Sunday Political Brunch: All Politics is Local, or Is It? August 6, 2017
Sunday, August 06, 2017
“Go Where They Love You” – The most recent Gallup Poll had President Trump’s national approval rating at just 38 percent. But among individual states he is most popular in West Virginia with a 60 percent approval rating. That might explain why he visited here twice in the span of just ten days. As I’ve said in this column often, when you are hurting politically from a defeat, go somewhere you are still very popular and change the topic of conversation. On the heels of his loss on the Obamacare repeal, Trump came to Huntington and talked about the growing national and state economies and was greeted with wild cheers.
“Coal is Back, For Now” – So why is the President so popular in West Virginia? A lot of it has to do with his support of the coal industry. On the campaign trail his mantra was, “We’re putting the miners back to work! We’re putting the miners back to work!” The President issued a few Executive Orders rolling back Obama-era regulations that hurt the coal industry. Today coal production in West Virginia is up 31 percent over last year, and nationally coal exports are up 60 percent.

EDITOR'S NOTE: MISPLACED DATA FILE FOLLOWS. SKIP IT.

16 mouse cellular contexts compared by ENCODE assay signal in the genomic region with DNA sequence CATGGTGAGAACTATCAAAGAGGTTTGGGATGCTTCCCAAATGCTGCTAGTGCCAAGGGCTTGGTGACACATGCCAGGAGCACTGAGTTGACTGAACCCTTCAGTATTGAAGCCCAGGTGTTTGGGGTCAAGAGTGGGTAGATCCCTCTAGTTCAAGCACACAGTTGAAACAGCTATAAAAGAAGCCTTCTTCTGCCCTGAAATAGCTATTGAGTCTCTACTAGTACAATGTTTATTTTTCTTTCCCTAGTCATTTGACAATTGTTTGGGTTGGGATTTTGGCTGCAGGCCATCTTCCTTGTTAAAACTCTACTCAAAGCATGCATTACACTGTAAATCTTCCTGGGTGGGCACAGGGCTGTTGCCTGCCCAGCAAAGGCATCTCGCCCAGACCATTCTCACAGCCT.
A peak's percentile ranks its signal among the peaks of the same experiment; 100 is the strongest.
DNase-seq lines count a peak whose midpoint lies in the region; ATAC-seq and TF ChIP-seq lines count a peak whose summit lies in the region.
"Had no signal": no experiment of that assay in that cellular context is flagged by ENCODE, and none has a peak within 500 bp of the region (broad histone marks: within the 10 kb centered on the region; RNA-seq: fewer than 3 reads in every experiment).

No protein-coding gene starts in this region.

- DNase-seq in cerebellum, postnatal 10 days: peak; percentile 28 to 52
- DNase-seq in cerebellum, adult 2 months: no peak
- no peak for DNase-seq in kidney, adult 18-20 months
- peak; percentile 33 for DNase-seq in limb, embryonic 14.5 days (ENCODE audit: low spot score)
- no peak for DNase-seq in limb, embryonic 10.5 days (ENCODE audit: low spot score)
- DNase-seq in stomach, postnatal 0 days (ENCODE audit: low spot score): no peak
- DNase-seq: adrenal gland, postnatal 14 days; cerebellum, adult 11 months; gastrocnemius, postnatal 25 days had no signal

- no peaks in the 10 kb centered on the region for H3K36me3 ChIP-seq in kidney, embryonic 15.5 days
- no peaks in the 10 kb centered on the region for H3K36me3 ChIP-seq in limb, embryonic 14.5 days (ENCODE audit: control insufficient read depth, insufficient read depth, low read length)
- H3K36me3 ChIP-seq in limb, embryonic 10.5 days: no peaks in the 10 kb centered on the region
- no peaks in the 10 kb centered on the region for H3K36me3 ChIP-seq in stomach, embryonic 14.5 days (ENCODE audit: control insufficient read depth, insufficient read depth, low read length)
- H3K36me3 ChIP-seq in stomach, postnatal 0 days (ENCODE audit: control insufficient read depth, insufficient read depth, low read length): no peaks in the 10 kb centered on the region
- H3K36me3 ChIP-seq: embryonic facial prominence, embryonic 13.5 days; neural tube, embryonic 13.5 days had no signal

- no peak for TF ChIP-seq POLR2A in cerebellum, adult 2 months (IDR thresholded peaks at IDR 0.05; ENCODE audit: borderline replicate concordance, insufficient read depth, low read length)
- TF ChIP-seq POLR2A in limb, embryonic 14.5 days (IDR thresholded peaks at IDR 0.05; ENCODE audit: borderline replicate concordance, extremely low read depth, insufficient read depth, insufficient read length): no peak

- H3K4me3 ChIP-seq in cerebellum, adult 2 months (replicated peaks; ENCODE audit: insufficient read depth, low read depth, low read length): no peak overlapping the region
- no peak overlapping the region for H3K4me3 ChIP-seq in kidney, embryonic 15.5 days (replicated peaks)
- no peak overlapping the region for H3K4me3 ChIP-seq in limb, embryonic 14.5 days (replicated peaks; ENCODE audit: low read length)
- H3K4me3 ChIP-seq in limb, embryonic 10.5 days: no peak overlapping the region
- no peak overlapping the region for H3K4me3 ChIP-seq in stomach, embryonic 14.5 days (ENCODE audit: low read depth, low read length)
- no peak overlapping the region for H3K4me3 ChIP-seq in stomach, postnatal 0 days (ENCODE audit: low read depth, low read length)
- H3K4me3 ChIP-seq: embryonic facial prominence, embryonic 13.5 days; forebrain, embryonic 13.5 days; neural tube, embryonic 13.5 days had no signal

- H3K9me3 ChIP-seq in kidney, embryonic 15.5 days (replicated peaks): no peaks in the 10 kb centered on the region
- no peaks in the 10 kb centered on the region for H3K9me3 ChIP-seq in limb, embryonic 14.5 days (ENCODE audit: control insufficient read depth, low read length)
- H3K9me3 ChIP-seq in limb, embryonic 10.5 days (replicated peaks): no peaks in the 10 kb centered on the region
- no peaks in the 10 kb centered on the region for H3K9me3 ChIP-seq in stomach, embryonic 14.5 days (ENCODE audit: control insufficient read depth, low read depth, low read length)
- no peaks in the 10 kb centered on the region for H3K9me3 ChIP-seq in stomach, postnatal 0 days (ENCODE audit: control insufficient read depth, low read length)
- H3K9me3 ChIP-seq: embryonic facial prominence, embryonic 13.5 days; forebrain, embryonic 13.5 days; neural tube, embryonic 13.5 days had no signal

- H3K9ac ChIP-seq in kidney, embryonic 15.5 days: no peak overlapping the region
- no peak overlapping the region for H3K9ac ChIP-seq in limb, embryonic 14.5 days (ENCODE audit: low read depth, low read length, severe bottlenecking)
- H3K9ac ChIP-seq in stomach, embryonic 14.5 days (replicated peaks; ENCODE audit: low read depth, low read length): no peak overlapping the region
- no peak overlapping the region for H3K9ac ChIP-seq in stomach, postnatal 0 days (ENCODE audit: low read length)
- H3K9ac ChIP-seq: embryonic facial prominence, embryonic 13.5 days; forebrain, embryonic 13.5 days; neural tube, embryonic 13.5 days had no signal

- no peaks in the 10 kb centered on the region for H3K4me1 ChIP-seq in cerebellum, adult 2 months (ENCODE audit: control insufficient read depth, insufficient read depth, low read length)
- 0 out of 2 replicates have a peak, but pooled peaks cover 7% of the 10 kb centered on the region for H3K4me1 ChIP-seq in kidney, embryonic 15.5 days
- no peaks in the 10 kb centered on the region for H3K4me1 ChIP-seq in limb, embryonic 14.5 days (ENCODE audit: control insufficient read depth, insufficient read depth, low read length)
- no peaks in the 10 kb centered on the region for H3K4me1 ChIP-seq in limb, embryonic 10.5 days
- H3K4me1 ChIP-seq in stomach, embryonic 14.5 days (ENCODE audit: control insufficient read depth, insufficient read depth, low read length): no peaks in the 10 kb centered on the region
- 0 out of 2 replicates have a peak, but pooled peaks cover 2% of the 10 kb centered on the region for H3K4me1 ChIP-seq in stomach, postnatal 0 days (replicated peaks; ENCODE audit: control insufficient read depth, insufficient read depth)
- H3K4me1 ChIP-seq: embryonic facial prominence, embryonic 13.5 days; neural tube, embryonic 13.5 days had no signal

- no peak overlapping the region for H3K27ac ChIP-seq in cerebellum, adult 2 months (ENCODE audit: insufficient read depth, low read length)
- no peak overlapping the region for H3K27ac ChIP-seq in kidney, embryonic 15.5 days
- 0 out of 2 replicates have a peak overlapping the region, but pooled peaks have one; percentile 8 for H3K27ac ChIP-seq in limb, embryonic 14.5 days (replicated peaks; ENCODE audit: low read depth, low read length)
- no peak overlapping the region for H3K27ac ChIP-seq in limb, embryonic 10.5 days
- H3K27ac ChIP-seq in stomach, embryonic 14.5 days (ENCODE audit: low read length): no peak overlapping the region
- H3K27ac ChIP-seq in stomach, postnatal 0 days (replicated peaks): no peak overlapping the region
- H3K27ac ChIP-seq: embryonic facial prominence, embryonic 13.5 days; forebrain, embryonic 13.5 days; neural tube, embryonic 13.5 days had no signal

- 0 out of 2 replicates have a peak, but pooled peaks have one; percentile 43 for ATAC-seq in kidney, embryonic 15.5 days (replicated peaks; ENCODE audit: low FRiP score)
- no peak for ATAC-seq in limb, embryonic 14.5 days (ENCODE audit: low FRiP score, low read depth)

“Two Peas in a Pod” – My local readers know the story well, but my national readers must be scratching their heads saying, “Who is this Jim Justice guy, and why is this former Democrat aligned with President Trump?” Tell me if this sounds familiar: Jim Justice is a billionaire businessman who never held political office, but was elected in 2016. He is well-liked for his maverick and independent streaks and is seemingly beholden to no one. He’s certainly not a clone of Trump, but their similarities and backgrounds are worth noting. There are sharp differences, too. Trump appears very ego-centric, while Justice is a folksy, country “boy next door” type who people just call Jim or Jimmy. At 6 foot 8, and 300-plus pounds (just a guess), and with a shock of white hair, he’s hard to miss in a crowd.
“The Tri-State Triangle” – Huntington, West Virginia sits on the banks of the Ohio River, and is bordered to the west and north by Kentucky and Ohio. It’s known as the Tri-State area, and the Charleston-Huntington media market includes a significant number of counties in all three states. A lot of it is rural coal country, so the voter base in these portions of the three states is heavily pro-Trump. It also has one of the highest per capita populations of veterans in the nation.